Did you like what you saw Saturday on the mound from 22-year-old Joe Ross at Nationals Park?
You may be seeing more of him — maybe a lot more next season. You may have been looking at one of the members of the Washington Nationals’ 2016 starting rotation.
And he may not be the only new face in that rotation. He could be joined by either one of the two Nationals young phenoms currently at Single-A Potomac — Lucas Giolito or Reynaldo Lopez.
In fact, you will likely be seeing a much different Nationals roster next season, with maybe four or five new faces, as the organizations appears willing to say goodbye to four key players at the end of the year — a remarkable exodus of talent.
Jordan Zimmermann, Ian Desmond, Doug Fister and Denard Span will all have the opportunity to be free agents at the end of the season, and, unless something changes, the Nationals appear willing to let all of them walk — two-fifths of their highly-touted starting rotation and two starting position players, their leadoff hitter and their shortstop.
If it does play out that way, it will put general manager Mike Rizzo under the gun from Nationals fans, many of whom will be angry about the exodus and wonder how the Nationals will fill so many key positions all at once.
Well, you got a look at one of the answers Saturday in Ross, the San Diego Padres’ 2011 first-round pick, who after being called up from Double-A Harrisburg for the start, pitched well, allowing three runs on six hits and striking out four batters in five innings.
He didn’t allow a hit until the fourth inning, when the Cubs clearly adjusted to him the second time around. But he appeared poised and confident, which is what manager Matt Williams was looking for.
“All in all, I think he threw the ball well,” Williams told reporters. “He was unfazed by the magnitude of it.”
Ross had posted a 2.81 ERA with a 2-2 record in nine starts in Harrisburg, and will likely have a chance to compete next spring for one and possibly two spots in Washington’s 2016 starting rotation. He may be joined in that competition by Giolito, the Nationals’ 2012 first-round pick, and Lopez, the free agent Dominican youngster who has impressed Nationals officials and has been named one of the organization’s top five prospects by Baseball America.
The 2016 Nationals rotation could shape up like this: Max Scherzer, Stephen Strasburg, Gio Gonzalez, Tanner Roark and the last spot up for grabs. Or, if there is some other sort of personnel movement — a trade, or perhaps Roark remains in the bullpen, it could be two places up for competition in the rotation.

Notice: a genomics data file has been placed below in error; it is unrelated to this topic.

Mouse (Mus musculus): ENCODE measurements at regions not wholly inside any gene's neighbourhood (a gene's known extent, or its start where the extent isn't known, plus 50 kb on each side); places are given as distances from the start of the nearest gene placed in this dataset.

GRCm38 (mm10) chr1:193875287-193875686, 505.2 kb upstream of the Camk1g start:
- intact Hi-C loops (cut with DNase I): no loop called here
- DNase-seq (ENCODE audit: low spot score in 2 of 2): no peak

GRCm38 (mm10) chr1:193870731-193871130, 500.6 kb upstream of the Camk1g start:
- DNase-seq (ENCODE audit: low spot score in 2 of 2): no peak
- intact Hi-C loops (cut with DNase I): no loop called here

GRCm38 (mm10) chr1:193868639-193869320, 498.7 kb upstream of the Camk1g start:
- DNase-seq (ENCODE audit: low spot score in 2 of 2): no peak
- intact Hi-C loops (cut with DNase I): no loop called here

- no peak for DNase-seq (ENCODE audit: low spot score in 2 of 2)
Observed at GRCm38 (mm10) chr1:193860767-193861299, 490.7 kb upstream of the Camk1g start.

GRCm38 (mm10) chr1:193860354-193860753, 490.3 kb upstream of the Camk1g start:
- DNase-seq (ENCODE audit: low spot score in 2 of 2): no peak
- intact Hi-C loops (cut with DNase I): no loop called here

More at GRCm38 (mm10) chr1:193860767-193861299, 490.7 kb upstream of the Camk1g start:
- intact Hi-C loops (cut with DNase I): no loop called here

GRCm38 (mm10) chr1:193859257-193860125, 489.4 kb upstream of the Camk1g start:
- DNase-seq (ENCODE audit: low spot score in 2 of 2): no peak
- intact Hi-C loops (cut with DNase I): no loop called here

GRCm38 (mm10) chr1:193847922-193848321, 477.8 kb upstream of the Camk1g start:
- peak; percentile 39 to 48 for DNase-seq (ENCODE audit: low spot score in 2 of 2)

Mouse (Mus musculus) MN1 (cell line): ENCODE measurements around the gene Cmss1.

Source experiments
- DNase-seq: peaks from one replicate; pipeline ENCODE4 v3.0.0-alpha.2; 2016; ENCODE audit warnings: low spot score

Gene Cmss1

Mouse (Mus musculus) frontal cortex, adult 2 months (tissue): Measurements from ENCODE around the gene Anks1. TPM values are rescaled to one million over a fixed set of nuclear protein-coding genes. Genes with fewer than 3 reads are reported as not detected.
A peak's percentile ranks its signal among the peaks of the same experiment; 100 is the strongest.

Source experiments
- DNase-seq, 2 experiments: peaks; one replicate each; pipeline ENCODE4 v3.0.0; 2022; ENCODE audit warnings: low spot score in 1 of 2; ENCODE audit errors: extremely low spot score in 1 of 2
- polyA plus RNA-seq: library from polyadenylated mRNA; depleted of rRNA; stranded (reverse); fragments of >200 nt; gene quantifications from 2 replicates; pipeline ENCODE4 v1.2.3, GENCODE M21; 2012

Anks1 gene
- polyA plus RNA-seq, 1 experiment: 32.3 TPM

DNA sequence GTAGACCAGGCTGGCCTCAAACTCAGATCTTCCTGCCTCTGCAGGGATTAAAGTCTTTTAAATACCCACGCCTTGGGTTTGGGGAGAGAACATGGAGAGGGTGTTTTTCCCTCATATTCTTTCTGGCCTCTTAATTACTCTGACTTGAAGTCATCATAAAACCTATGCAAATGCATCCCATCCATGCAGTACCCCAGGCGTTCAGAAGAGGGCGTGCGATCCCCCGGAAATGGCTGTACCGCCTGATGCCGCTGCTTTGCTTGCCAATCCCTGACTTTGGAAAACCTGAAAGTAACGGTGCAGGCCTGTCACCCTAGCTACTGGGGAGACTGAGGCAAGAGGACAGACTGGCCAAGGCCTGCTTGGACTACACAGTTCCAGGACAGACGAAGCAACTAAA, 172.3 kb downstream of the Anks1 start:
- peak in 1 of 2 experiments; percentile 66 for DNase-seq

It is going to be a very interesting spring training next year in Viera.
Behind those starters, there will likely be two new young faces on the field in key positions for Washington — at shortstop and center field, if Desmond and Span depart as free agents — and one of them isn’t even here yet.
Shortstop sensation Trea Turner — a 2014 first-round draft choice — was the key part of the trade with San Diego this winter that brought Ross to Washington in the unusual deal that, because of baseball’s rules, kept Turner in the Padres organization because technically, players can’t be traded with a year of being drafted — but he remains Nationals’ property.
He has been tearing it up for the Padres’ Double-A San Antonio squad, with a .325 average, five home runs and 30 RBI in 52 games, and soon, when he can officially be moved to the Nationals organization, he will be playing at Harrisburg, but may have a chance to compete for the starting shortstop job next spring.
The final piece of the new puzzle is center field, where Span has been excellent and also the engine that has driven the Nationals offense at leadoff. He will be a tough piece of the puzzle to replace. But you have been watching his replacement already — Michael Taylor — on this year’s team, and although he has struggled offensively in 41 games for Washington, filling in for Span first and now Jayson Werth, we’ve all seen enough moments offensively and defensively to believe that hype that we have heard about this five-tool prospect.
It’s all a gamble, but it’s also a testament to the player development system that Rizzo and has scouts have built, and it’s also the way good franchises with sustained success do business in 2015. It’s all about payroll flexibility, and the willingness to say goodbye to good, soon-to-be-very highly paid players and have a pipeline ready to replace them.
And how do you keep that pipeline filled? With the four — count ‘em, four — compensatory top draft picks the Nationals will receive in the 2016 Major League Baseball draft if Desmond, Span, Zimmermann and Fister, all likely Type A free agents, opt for free agency.
That’s how you avoid becoming the Philadelphia Phillies.
• Thom Loverro is co-host of “The Sports Fix,” noon to 2 p.m. daily on ESPN 980 and espn980.com.